What Is A Good Credit Score In Canada

What is considered a good credit score in Canada and what is the average credit score of the general public?

A credit score is a financial measure that tells you and others how you are doing financially and whether you can be trusted to use credit responsibly.

You’d be surprised how much a three-digit number can affect your life, especially if you’re like the average Canadian who will carry some level of debt at some point in his or her life.

What is a credit score?

In Canada, a credit score is a number from 300 to 900. Your scores are calculated using the information in your credit report and are seen as a measure of your creditworthiness.

When you apply for a loan, the lender draws up your credit profile to assess the default risk you face and you may not be able to meet your repayment obligations.

Whether it’s for a mortgage loan, new car financing, or a new credit card, your credit score can mean the difference between being approved (for a competitive interest rate) and being disqualified (or offering a higher interest rate).

It’s not just about debt and financing. Credit scores affect other areas of our lives as well. For example, for some work, you may have to pass a credit check.

In the United States, credit scores are classified a little differently and range from 300 to 850.

What is a good credit score in Canada?

The 2 major credit bureaus, Equifax and TransUnion, use custom scoring models to calculate your credit score.

Although the parameters they consider are quite similar, there may be slight differences in the credit scores reported by both companies.

According to Equifax, a good credit score falls in the range of 660-724.

  • 741 – 900: Excellent
  • 713 – 740: Good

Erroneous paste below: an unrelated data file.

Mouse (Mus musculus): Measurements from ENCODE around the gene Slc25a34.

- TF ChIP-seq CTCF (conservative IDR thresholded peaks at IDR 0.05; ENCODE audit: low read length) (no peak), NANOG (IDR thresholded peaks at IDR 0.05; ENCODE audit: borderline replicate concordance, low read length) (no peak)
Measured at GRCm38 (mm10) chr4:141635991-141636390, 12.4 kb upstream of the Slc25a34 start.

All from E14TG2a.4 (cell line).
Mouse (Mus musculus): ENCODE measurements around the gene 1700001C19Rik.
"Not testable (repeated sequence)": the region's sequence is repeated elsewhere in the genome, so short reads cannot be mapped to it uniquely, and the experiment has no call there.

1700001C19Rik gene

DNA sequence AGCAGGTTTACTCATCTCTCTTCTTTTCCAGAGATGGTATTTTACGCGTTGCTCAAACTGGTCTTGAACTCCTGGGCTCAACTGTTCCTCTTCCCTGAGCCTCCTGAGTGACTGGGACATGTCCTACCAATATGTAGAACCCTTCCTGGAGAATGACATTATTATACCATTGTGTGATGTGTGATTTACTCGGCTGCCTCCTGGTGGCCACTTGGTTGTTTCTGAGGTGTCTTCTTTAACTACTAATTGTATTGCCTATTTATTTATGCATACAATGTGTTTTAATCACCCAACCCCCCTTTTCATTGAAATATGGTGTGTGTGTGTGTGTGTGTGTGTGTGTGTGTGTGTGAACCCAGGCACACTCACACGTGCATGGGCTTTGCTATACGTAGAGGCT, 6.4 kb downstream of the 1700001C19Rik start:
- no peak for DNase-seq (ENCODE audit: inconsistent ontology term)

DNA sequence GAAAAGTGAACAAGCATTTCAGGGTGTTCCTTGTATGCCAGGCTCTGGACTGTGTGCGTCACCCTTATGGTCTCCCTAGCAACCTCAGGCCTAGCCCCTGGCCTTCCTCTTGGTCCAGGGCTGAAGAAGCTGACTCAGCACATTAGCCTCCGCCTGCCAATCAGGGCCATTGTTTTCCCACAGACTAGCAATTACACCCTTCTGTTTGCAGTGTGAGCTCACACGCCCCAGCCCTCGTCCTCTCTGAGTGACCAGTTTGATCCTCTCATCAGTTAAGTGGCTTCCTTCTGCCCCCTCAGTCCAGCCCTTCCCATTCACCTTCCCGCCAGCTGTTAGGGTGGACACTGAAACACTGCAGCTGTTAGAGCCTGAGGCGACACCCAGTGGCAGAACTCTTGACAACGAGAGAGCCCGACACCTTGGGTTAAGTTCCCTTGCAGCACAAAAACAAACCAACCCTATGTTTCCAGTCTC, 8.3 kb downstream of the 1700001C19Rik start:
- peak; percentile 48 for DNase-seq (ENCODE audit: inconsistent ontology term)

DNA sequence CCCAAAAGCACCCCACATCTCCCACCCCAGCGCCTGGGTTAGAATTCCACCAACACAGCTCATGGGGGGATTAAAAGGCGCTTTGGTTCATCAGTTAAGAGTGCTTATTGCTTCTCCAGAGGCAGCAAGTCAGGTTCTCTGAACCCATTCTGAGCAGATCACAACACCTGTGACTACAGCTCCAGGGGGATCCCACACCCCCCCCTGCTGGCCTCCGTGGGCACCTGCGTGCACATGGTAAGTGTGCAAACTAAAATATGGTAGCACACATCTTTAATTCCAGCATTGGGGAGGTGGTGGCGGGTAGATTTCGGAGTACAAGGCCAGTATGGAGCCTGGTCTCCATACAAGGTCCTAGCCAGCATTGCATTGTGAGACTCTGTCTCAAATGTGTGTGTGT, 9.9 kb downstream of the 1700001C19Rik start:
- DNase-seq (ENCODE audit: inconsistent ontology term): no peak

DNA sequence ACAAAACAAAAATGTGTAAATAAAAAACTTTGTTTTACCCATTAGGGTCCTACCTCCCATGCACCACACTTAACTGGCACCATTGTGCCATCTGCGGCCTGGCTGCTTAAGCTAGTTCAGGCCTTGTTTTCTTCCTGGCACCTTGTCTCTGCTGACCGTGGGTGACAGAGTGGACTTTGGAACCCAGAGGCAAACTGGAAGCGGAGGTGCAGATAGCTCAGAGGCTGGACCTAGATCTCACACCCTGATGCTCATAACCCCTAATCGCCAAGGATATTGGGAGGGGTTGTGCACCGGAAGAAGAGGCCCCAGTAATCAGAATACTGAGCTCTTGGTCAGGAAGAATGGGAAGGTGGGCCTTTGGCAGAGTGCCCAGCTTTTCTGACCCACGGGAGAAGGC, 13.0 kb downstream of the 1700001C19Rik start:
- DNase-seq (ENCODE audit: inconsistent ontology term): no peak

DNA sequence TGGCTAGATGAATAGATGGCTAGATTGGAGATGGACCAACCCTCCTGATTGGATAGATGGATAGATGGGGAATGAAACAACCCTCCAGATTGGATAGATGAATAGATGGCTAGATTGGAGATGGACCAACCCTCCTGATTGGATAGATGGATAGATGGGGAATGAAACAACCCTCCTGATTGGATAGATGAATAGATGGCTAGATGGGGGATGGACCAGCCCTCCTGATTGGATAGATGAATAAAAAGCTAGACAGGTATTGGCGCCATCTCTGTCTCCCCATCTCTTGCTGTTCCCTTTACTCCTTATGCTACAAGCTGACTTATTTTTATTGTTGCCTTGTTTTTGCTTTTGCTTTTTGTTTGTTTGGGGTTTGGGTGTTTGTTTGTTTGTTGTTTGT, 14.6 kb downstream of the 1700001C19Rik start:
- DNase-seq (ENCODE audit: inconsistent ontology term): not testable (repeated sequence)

• 660 – 712: Fair
  • 575 – 659: Below average
  • 300 – 574: Poor

With a good credit score, you have a good chance of qualifying for a loan or credit facility, however, you may not be offered the lowest interest rate.

As your credit score moves past and above the “good” threshold, creditors view you more favorably and treat you as a less risky borrower.

With an “excellent” credit score, you are more likely to qualify for the best rate available.

What is the average credit score in Canada?

There are all sorts of averages for comparing credit scores in Canada. For example, the average credit score varies significantly based on age group, province, and even the city in which you live.

How to check your credit score

Canadians can access their credit score directly from Transunion and Equifax ($ 20).

Alternatively, companies like Borewell offer you a free credit score and it is updated every month at no charge.

Brownell was the first Canadian company to offer a free credit score in Canada.

In addition to its free credit monitoring services, the company offers personal loans, mortgages, insurance, credit cards, and investment products.

More than 1 million Canadians have received their credit score through the Borewell platform.

How to increase your credit score

Here are some strategies you can use to improve your credit score.

  • Pay your bills from time to time. Always pay the lowest and better yet, pay your full balance every month.
  • Do not carry more than 30% of your total balance. The less the better. In some cases, it may be wise to ask for a higher credit limit so that you can keep your usage ratio low.
  • Avoid new credit purchases unless absolutely necessary.
  • Monitor your credit report for errors. If you find an error in your credit report, contact the credit bureaus and ask them to report the error and ask them to correct it.
  • Avoid closing your oldest credit accounts, unless absolutely necessary. Older accounts can add to your credit age and increase your credit score.


A good credit score in Canada starts at 660. The higher it is, the easier it is for you to qualify for credit. What is a good credit score in Canada for international students?

I use Borewell to monitor my credit and make sure I’m not a victim of identity theft or fraud. Also, the monthly credit scores and credit report updates they provide make it easier to track my progress over time.

You May Also Like:

LoanConnect Review: Personal Loans Online Canada

Installment Loans Ontario

Leave a Comment